An Innovation Model for the Media Business / by Cristian Mitreanu

Few business areas, if any, have been more affected by the Internet than the media. And by media I mean businesses whose activity consists of processing, managing, and distributing information (i.e., text, photo, video, music). This broader definition includes all of the traditional media and many web-based businesses. So, I thought that it would be appropriate to start my take on the business big picture by introducing an innovation model for the media business.

As you know, most media companies are businesses whose offerings are commoditized, or become commoditized very fast. And here is a way to prove this. Technology plays a major role in these companies' operations, which is a clear indication that a significant part of the operating processes are standardized. This occurs only when most of a company's offerings are delivered through the same, limited number of processes. Further, this means that these businesses thrive through the volume of transactions, as opposed to diversity. In other words, they sell or provide high volumes of only a few types of offerings, which indicates commoditized offerings (I will discuss commoditization in more detail in a future post).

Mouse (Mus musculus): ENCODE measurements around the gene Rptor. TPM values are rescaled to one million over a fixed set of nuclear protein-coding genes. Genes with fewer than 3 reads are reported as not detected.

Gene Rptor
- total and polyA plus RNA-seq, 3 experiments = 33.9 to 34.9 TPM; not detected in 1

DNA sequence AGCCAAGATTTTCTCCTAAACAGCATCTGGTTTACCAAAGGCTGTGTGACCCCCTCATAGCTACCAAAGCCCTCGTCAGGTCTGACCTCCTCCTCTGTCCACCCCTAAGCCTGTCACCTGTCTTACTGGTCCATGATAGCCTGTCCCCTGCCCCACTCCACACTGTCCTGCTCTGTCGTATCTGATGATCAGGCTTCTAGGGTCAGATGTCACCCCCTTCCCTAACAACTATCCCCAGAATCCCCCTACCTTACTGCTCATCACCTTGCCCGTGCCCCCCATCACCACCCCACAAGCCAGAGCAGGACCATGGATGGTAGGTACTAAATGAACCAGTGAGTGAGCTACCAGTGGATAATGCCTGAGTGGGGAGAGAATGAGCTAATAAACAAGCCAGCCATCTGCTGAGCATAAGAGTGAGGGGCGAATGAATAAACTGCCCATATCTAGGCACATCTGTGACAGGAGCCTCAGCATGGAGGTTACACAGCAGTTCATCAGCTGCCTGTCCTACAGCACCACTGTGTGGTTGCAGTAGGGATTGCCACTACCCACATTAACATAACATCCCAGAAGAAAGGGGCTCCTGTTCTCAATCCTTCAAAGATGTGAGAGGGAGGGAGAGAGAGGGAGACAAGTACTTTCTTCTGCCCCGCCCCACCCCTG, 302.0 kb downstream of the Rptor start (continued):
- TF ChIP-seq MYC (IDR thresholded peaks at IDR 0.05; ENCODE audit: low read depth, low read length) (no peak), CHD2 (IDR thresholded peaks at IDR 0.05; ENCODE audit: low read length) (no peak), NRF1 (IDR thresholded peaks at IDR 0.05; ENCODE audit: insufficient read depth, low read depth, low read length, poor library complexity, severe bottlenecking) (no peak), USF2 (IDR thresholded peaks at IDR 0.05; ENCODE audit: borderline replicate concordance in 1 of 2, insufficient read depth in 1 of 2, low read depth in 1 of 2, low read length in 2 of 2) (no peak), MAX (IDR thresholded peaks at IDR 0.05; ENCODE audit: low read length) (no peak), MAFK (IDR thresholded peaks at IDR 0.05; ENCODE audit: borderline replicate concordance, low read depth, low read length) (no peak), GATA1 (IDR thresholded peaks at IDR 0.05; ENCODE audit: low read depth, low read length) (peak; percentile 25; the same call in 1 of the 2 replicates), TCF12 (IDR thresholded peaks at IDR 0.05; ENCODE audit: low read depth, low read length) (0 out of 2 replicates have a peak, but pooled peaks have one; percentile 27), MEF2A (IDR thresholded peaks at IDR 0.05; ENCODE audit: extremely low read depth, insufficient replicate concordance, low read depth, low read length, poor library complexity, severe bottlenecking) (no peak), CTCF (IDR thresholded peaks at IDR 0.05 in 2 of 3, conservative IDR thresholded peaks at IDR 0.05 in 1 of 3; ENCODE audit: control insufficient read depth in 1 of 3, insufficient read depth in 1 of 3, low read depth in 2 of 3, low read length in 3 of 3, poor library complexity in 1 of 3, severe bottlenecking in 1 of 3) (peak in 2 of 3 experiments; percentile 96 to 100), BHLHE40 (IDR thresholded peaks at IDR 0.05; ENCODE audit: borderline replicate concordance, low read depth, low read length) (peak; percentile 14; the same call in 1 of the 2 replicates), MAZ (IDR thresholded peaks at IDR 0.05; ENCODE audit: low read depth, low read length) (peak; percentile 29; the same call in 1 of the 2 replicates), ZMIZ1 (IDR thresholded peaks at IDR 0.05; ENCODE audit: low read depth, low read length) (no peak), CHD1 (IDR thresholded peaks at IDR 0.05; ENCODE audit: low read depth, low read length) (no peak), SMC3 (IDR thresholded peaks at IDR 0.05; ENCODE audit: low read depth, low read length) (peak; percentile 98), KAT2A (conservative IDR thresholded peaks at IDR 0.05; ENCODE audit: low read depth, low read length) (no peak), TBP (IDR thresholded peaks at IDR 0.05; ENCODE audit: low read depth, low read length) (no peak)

Because, in media, it is rather impossible to innovate at the offering level, companies must innovate at the whole-offering level. And by whole-offering I mean all of a company's offerings plus the mechanism with which they are managed and delivered to the customers. (Although, in many cases, it is the main revenue generator, the advertising side of the media business is fully dependent on the information side of the business. More so, it addresses a different set of customers. Therefore, the whole-offering does not include advertising offerings; just information offerings.) Most media companies have just one whole-offering. In these cases, the whole-offering can be identified with the business. Some examples of whole-offerings include book distribution (, search engine (Google), encyclopedia (Wikipedia), video distribution (YouTube), and photo distribution (Flickr).